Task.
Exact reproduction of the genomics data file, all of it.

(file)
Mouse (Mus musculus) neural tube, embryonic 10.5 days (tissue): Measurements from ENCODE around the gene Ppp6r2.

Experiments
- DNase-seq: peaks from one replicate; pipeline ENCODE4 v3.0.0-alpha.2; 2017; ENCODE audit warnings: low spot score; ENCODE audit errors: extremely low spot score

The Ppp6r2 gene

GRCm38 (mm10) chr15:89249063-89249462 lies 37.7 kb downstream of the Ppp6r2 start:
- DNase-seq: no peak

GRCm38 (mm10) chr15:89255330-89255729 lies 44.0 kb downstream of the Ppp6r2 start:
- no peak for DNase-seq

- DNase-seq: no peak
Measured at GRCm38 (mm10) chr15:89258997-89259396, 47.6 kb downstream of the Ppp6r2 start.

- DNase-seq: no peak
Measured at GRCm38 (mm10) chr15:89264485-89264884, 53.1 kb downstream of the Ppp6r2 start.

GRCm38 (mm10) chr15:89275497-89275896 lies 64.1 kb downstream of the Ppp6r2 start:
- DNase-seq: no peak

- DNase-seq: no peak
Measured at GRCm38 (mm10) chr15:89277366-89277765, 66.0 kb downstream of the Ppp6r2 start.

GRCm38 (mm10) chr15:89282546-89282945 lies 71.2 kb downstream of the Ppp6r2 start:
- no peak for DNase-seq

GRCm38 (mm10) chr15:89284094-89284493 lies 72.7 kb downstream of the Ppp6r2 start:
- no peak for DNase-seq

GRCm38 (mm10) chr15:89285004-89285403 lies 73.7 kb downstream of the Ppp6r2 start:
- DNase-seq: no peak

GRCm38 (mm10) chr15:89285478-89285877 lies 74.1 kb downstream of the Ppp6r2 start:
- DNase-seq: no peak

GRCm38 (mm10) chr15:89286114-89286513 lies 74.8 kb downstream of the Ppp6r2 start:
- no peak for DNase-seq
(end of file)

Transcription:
Mouse (Mus musculus) neural tube, embryonic 10.5 days (tissue): Measurements from ENCODE around the gene Ppp6r2.

Experiments
- DNase-seq: peaks from one replicate; pipeline ENCODE4 v3.0.0-alpha.2; 2017; ENCODE audit warnings: low spot score; ENCODE audit errors: extremely low spot score

The Ppp6r2 gene

GRCm38 (mm10) chr15:89249063-89249462 lies 37.7 kb downstream of the Ppp6r2 start:
- DNase-seq: no peak

GRCm38 (mm10) chr15:89255330-89255729 lies 44.0 kb downstream of the Ppp6r2 start:
- no peak for DNase-seq

- DNase-seq: no peak
Measured at GRCm38 (mm10) chr15:89258997-89259396, 47.6 kb downstream of the Ppp6r2 start.

- DNase-seq: no peak
Measured at GRCm38 (mm10) chr15:89264485-89264884, 53.1 kb downstream of the Ppp6r2 start.

GRCm38 (mm10) chr15:89275497-89275896 lies 64.1 kb downstream of the Ppp6r2 start:
- DNase-seq: no peak

- DNase-seq: no peak
Measured at GRCm38 (mm10) chr15:89277366-89277765, 66.0 kb downstream of the Ppp6r2 start.

GRCm38 (mm10) chr15:89282546-89282945 lies 71.2 kb downstream of the Ppp6r2 start:
- no peak for DNase-seq

GRCm38 (mm10) chr15:89284094-89284493 lies 72.7 kb downstream of the Ppp6r2 start:
- no peak for DNase-seq

GRCm38 (mm10) chr15:89285004-89285403 lies 73.7 kb downstream of the Ppp6r2 start:
- DNase-seq: no peak

GRCm38 (mm10) chr15:89285478-89285877 lies 74.1 kb downstream of the Ppp6r2 start:
- DNase-seq: no peak

GRCm38 (mm10) chr15:89286114-89286513 lies 74.8 kb downstream of the Ppp6r2 start:
- no peak for DNase-seq